Given that Chrome is still the only native implementation, I hope that browser vendors are still able to correct that and will do so (and most probably vastly simplify their implementations at the same time). Even though that might cause pain for some existing sites (including me), it would definitely be appreciated and for the better.

forivall says

Keyboard navigation now works (Chrome 23.0.1271.95).

ReSpider says

Is it possible to animate the details tag slideUp or slideDown?

Patrick says

@tom You mention that transitions are “… not necessarily good design …”, I wouldn’t argue with that, but transitions are not necessarily bad design either.

Transitions can be an accessibility enhancement as they draw the attention of the user to the area of the page that is changing.

If your visually impaired snapping can easily be missed, especially when the area of the page being replaced looks similar to the content it’s replacing.

Rachael L Moore says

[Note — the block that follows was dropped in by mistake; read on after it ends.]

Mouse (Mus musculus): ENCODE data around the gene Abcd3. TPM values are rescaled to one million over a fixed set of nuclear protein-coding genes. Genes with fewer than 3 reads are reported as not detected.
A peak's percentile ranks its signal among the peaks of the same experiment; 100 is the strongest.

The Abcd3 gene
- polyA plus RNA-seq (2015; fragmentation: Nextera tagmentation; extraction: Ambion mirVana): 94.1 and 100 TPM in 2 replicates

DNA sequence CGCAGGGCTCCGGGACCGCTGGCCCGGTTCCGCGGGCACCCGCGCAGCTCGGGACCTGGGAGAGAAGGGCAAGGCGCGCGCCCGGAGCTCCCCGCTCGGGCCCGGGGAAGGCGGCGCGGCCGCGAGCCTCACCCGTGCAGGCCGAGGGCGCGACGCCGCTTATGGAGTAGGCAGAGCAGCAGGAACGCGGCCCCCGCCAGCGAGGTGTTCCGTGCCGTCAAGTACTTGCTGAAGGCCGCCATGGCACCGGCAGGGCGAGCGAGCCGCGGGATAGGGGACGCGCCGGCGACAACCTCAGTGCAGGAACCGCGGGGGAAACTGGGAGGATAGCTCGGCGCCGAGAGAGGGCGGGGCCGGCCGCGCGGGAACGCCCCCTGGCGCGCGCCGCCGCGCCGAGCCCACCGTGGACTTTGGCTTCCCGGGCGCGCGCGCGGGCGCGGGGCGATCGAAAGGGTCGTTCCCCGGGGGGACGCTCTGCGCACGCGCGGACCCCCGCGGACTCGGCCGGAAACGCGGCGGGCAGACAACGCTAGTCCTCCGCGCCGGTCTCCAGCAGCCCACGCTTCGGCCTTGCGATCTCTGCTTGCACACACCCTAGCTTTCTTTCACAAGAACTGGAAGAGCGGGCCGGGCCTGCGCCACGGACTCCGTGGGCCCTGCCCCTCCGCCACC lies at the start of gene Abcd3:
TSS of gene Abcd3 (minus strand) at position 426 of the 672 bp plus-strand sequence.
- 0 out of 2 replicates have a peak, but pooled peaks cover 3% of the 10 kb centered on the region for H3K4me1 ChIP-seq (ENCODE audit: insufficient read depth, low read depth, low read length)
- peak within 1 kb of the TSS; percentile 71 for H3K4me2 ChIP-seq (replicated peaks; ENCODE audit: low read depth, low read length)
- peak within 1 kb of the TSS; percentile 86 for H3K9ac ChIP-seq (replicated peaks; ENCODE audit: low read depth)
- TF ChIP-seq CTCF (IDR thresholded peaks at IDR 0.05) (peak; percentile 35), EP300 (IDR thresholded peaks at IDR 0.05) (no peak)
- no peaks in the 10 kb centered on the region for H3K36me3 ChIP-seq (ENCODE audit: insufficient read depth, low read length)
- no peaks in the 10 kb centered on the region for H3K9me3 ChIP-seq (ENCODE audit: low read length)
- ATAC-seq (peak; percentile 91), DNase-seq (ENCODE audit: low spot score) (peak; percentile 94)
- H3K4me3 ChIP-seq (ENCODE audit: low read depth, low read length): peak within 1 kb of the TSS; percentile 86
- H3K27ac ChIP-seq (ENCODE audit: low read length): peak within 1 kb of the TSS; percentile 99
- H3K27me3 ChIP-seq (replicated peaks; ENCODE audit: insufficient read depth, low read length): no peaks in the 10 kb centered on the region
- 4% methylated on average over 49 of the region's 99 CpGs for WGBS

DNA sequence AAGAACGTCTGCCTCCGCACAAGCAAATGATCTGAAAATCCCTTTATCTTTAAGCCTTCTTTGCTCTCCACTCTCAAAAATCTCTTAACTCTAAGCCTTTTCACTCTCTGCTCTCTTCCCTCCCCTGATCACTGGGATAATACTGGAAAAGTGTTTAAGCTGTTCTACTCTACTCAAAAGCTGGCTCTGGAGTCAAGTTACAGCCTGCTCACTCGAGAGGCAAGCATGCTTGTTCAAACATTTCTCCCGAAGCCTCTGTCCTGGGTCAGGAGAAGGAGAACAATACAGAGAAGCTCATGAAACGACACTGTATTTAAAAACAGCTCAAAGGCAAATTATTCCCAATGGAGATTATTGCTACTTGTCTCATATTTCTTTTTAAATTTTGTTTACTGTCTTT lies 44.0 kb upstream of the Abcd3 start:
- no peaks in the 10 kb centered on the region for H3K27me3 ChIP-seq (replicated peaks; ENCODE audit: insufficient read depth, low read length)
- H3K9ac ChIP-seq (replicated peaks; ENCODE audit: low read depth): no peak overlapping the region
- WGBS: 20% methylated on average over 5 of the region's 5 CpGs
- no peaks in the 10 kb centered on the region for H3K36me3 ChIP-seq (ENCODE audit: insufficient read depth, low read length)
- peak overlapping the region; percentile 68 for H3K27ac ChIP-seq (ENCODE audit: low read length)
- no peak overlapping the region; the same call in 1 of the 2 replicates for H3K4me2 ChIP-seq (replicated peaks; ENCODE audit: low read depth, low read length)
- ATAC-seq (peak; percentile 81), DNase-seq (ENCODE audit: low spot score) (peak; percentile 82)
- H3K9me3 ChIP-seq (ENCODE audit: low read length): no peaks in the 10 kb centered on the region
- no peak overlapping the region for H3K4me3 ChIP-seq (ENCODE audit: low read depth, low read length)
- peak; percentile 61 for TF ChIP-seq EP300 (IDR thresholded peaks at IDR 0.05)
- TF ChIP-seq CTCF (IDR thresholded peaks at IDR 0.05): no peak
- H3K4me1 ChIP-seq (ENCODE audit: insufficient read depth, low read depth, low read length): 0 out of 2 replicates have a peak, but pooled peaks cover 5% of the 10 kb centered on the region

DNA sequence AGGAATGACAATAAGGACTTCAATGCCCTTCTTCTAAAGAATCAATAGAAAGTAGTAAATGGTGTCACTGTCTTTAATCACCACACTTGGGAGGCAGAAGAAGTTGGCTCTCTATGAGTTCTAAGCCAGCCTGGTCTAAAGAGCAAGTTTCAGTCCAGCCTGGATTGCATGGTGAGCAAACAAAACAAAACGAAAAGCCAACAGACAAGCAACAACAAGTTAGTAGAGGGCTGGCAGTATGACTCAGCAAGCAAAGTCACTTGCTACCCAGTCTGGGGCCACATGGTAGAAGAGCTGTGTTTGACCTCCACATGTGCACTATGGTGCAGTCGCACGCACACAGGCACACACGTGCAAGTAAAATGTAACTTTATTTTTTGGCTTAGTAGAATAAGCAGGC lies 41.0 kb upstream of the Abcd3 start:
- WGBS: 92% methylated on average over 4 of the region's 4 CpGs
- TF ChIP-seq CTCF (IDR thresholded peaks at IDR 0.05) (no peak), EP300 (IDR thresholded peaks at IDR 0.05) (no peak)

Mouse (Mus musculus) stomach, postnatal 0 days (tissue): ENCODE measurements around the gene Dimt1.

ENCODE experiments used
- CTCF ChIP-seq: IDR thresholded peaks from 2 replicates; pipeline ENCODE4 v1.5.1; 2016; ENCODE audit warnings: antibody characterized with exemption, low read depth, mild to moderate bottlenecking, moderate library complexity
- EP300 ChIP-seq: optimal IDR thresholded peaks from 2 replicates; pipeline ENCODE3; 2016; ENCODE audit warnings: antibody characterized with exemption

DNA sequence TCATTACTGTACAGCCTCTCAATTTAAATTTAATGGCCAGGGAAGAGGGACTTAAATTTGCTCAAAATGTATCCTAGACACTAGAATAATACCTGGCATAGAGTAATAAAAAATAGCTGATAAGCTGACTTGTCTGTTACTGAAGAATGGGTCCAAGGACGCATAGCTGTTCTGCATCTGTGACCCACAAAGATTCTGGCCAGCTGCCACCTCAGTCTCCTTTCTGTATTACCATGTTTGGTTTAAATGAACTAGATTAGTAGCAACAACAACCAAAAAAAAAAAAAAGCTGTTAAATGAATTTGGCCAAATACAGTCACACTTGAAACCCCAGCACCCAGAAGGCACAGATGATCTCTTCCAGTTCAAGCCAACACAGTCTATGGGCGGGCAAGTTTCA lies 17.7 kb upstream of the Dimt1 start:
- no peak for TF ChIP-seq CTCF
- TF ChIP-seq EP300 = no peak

Animating the transition with only CSS, per http://stackoverflow.com/questions/17301282/transitioning-between-open-close-in-details-element/17301828#17301828

This technically doesn’t control the transition animation, but helps with the overall “feel”.

CSS

/* http://daneden.me/animate/ */
@keyframes fadeInDown {
0% {
opacity: 0;
transform: translateY(-20px);
}
100% {
opacity: 1;
transform: translateY(0);
}
}
.detailsanim[open] {
animation-name: fadeInDown;
animation-duration: 0.5s;
}

HTML

<details class="detailsanim">
<summary>CSS Animation - Summary</summary>
Try using Dan Eden's fadeInDown to maybe fake it a little. Animation.
</details>

patrick says

If your willing to use a child div inside your details elements you can start an animation. This will be more effective if you set the animation height to the height of your smallest content and much more effective if all your details elements are of a similar height.

see http://dabblet.com/gist/5866920 for a raw example.

<details>
<summary>First</summary>
<div>
<p>Set the animation to run when details open</p>
</div>
</details>

@keyframes slideDown {
0% {
opacity: 0;
height: 0;
}
100% {
opacity: 1;